ArtFest to feature work by ASU staff, students


November 19, 2012

The sixth annual Winter ArtFest will take place from 10 a.m. to 3 p.m., Nov. 29, on Hayden Lawn, on the Tempe campus.

A variety of arts and crafts, including photography, jewelry, ceramics and textiles, will be available for sale, all created by ASU staff and students. Each artist will contribute a piece to a silent auction. Proceeds from the auction will be used to present a $200 class or materials scholarship to one of the artists, selected by drawing. Download Full Image

The ArtFest will include a Holiday bow hunt. Bows with numbers will be hidden on campus, and pre-drawn numbers will win prizes.

ArtFest is sponsored by The Devils’ Workshop, an organization devoted to showcasing the talents of ASU faculty and staff.

For more information, visit artfest.asu.edu or contact Mary-Beth Buesgen at mary-beth.buesgen@asuedu, Cynthia Milberger at Cynthia.milberger@asu.edu, or Judith Smith, jps@asu.edu.

Sun Devil Athletics brings back Victory Bell in return to tradition


November 19, 2012

Back in April, Sun Devil Athletics announced its intent to restore the tradition of Sun Devil Football at Camp Tontozona. By the end of May the campaign was announced a success and from Aug. 14-18, head coach Todd Graham and the rest of the team called the famed mountain retreat near Payson, Ariz., home.

Now, the school is bringing back the custom of ringing the Victory Bell, a tradition that dates back to the 1930s. cheerleaders ring victory bell Download Full Image

"I just love the pageantry of college football," head coach Todd Graham says. "The tradition, the customs - all of it helps enhance the experience for student-athletes, coaches, staff, fans, supporters and alumni."

The original bell began at Arizona State Teachers College in the late 1930s as a dinner bell that hung in the dining hall and summoned students to meals. Shortly after, however, the bell started being sounded for athletic victories, thus becoming the Victory Bell.

Ringing the bell called students and fans to the stadium before each football game, and commemorated each win - the number of rings equaled the number of points scored by the Sun Devils.

However, in 1956, Senator Carl Hayden donated a piece of sandstone from the original White House, and as part of the christening ceremony for the opening of the Memorial Union, the bell was installed on this pedestal and given a place of honor on the west patio. The bell was removed some time in the 1970s when the Memorial Union was remodeled and disappeared from the Tempe campus.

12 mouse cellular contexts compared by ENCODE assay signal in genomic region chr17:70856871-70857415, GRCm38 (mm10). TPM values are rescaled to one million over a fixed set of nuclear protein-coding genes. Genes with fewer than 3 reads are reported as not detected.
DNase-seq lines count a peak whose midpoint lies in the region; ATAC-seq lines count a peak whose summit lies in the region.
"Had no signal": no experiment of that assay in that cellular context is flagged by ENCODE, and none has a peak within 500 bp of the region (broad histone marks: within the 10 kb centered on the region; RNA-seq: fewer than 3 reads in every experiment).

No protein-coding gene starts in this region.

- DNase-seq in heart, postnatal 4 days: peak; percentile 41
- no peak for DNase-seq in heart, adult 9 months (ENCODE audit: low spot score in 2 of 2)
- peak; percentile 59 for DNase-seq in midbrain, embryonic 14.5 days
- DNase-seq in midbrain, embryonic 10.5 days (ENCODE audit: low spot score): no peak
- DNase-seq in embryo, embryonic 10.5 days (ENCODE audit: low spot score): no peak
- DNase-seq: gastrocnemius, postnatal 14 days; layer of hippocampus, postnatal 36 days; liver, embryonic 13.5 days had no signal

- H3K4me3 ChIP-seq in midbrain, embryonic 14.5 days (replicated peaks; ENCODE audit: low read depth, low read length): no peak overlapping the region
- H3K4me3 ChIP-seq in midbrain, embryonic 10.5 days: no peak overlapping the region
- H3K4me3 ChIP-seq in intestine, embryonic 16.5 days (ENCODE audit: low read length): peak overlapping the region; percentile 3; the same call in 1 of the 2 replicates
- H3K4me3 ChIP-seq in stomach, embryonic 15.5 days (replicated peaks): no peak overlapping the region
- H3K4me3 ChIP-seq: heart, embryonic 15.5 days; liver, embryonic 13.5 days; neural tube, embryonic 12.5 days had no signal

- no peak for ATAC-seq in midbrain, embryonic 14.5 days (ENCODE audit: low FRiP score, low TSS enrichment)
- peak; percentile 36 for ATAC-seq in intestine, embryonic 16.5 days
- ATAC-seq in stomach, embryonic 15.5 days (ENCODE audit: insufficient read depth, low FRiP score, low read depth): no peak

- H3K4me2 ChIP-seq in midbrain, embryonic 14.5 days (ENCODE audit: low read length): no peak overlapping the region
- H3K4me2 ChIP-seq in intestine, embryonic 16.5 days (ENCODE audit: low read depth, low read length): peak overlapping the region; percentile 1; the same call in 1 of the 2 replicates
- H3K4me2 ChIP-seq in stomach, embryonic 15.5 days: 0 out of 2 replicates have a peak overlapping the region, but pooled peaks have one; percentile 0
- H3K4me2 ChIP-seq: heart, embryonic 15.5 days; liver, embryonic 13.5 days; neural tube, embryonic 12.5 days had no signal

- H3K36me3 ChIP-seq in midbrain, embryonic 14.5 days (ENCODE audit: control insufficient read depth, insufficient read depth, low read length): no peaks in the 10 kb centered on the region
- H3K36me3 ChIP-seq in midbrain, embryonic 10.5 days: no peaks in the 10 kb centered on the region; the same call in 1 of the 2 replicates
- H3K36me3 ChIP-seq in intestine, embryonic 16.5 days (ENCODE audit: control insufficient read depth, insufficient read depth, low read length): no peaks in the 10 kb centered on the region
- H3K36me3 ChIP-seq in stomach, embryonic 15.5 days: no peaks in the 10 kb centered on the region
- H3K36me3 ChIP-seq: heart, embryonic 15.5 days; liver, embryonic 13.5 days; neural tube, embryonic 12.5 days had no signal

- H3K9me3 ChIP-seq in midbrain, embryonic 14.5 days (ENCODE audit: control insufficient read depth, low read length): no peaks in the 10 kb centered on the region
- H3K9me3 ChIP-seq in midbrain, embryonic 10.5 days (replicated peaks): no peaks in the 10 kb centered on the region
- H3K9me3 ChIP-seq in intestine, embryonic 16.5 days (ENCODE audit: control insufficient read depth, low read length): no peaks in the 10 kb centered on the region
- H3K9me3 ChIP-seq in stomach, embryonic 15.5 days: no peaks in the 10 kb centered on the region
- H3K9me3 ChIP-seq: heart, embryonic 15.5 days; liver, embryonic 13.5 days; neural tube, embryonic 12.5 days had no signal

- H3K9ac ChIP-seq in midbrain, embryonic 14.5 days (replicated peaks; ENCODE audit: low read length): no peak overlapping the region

The ASU Undergraduate Student Government purchased the new Victory Bell as a gift to the students, student-athletes, alumni, and supporters of Arizona State University. Cast in 1941 by the 19th century Meneely Bell Foundry, and 18.75 inches in diameter and 150 pounds, this bell closely resembles the original in both size and model.

It is mounted on a custom Maroon and Gold wagon, and is portable and will be present at all sporting venues to ring in victories.

A Victory Bell Honor Guard, which will be made up primarily of ROTC students, is also being established to accompany the bell when in public and at Sun Devil Athletics events.

Dates are being discussed to use the bell to call students to dinner at the dining halls as a way to welcome the Victory Bell back to campus life and recreate the tradition of the original bell transitioning from dinner bell to Victory Bell. Details on how the bell will be utilized following Sun Devil victories are also being considered.

The Victory Bell that is currently outside the Southeast Entrance at Sun Devil Stadium was a gift to ASU students from Judge Ross F. Jones in the late 1960s. It was intended to replace the original, smaller bell, but was too large to transport and eventually developed a crack in it that does not allow it to ring anymore.

About the new Victory Bell:
The new bell is a cone top and was cast in 1941 by the Meneely Bell Foundry in Watervliet, N.Y. The Meneely Bell Foundry was founded in 1826 in West Troy, NY (which later became Watervliet) and closed its doors around 1951 after producing approximately 75,000 bells while in business.

About the Victory Bell at the Southeast Entrance:
It weighs more than 2,000 pounds and is believed to have come from Michigan around 1879 on a freight shipment to Winslow via the Santa Fe Railway.

Juno Schaser

Event coordinator, Biodesign Institute

480-965-0014